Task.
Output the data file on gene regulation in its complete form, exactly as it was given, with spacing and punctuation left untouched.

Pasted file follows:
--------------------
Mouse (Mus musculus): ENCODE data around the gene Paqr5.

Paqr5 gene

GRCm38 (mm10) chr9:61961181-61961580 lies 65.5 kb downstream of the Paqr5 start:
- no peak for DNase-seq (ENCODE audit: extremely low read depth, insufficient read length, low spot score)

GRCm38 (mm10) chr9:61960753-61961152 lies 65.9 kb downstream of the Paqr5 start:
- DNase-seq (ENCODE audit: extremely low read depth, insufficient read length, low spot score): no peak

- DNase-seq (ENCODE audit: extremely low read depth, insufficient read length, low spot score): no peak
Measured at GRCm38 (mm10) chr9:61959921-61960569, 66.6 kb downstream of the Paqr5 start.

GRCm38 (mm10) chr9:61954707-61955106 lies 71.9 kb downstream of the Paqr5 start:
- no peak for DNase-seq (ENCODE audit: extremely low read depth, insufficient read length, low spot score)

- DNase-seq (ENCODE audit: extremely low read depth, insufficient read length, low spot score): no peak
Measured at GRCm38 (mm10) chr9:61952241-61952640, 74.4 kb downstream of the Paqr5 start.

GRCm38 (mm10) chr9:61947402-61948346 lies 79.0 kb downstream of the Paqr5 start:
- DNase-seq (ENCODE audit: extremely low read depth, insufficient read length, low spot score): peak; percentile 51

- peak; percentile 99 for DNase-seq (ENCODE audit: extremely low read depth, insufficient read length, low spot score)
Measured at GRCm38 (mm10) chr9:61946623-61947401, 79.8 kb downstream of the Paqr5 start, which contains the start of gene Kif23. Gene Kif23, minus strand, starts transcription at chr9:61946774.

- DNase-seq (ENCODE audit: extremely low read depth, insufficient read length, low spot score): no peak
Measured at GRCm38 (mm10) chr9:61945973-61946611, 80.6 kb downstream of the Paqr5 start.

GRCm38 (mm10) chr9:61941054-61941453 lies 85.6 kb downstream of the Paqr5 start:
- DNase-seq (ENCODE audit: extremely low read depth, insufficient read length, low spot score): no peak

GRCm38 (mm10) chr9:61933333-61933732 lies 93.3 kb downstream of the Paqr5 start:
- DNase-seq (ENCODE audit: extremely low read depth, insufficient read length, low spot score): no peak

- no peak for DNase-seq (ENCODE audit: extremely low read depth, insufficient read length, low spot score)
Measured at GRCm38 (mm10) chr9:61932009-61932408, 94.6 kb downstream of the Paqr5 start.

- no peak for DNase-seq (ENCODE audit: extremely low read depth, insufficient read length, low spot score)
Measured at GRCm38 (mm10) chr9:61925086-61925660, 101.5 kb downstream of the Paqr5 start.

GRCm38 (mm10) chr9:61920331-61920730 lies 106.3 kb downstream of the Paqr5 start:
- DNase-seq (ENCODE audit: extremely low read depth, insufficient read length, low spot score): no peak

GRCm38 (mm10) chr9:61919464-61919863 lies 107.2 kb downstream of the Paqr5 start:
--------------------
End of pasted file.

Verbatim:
Mouse (Mus musculus): ENCODE data around the gene Paqr5.

Paqr5 gene

GRCm38 (mm10) chr9:61961181-61961580 lies 65.5 kb downstream of the Paqr5 start:
- no peak for DNase-seq (ENCODE audit: extremely low read depth, insufficient read length, low spot score)

GRCm38 (mm10) chr9:61960753-61961152 lies 65.9 kb downstream of the Paqr5 start:
- DNase-seq (ENCODE audit: extremely low read depth, insufficient read length, low spot score): no peak

- DNase-seq (ENCODE audit: extremely low read depth, insufficient read length, low spot score): no peak
Measured at GRCm38 (mm10) chr9:61959921-61960569, 66.6 kb downstream of the Paqr5 start.

GRCm38 (mm10) chr9:61954707-61955106 lies 71.9 kb downstream of the Paqr5 start:
- no peak for DNase-seq (ENCODE audit: extremely low read depth, insufficient read length, low spot score)

- DNase-seq (ENCODE audit: extremely low read depth, insufficient read length, low spot score): no peak
Measured at GRCm38 (mm10) chr9:61952241-61952640, 74.4 kb downstream of the Paqr5 start.

GRCm38 (mm10) chr9:61947402-61948346 lies 79.0 kb downstream of the Paqr5 start:
- DNase-seq (ENCODE audit: extremely low read depth, insufficient read length, low spot score): peak; percentile 51

- peak; percentile 99 for DNase-seq (ENCODE audit: extremely low read depth, insufficient read length, low spot score)
Measured at GRCm38 (mm10) chr9:61946623-61947401, 79.8 kb downstream of the Paqr5 start, which contains the start of gene Kif23. Gene Kif23, minus strand, starts transcription at chr9:61946774.

- DNase-seq (ENCODE audit: extremely low read depth, insufficient read length, low spot score): no peak
Measured at GRCm38 (mm10) chr9:61945973-61946611, 80.6 kb downstream of the Paqr5 start.

GRCm38 (mm10) chr9:61941054-61941453 lies 85.6 kb downstream of the Paqr5 start:
- DNase-seq (ENCODE audit: extremely low read depth, insufficient read length, low spot score): no peak

GRCm38 (mm10) chr9:61933333-61933732 lies 93.3 kb downstream of the Paqr5 start:
- DNase-seq (ENCODE audit: extremely low read depth, insufficient read length, low spot score): no peak

- no peak for DNase-seq (ENCODE audit: extremely low read depth, insufficient read length, low spot score)
Measured at GRCm38 (mm10) chr9:61932009-61932408, 94.6 kb downstream of the Paqr5 start.

- no peak for DNase-seq (ENCODE audit: extremely low read depth, insufficient read length, low spot score)
Measured at GRCm38 (mm10) chr9:61925086-61925660, 101.5 kb downstream of the Paqr5 start.

GRCm38 (mm10) chr9:61920331-61920730 lies 106.3 kb downstream of the Paqr5 start:
- DNase-seq (ENCODE audit: extremely low read depth, insufficient read length, low spot score): no peak

GRCm38 (mm10) chr9:61919464-61919863 lies 107.2 kb downstream of the Paqr5 start: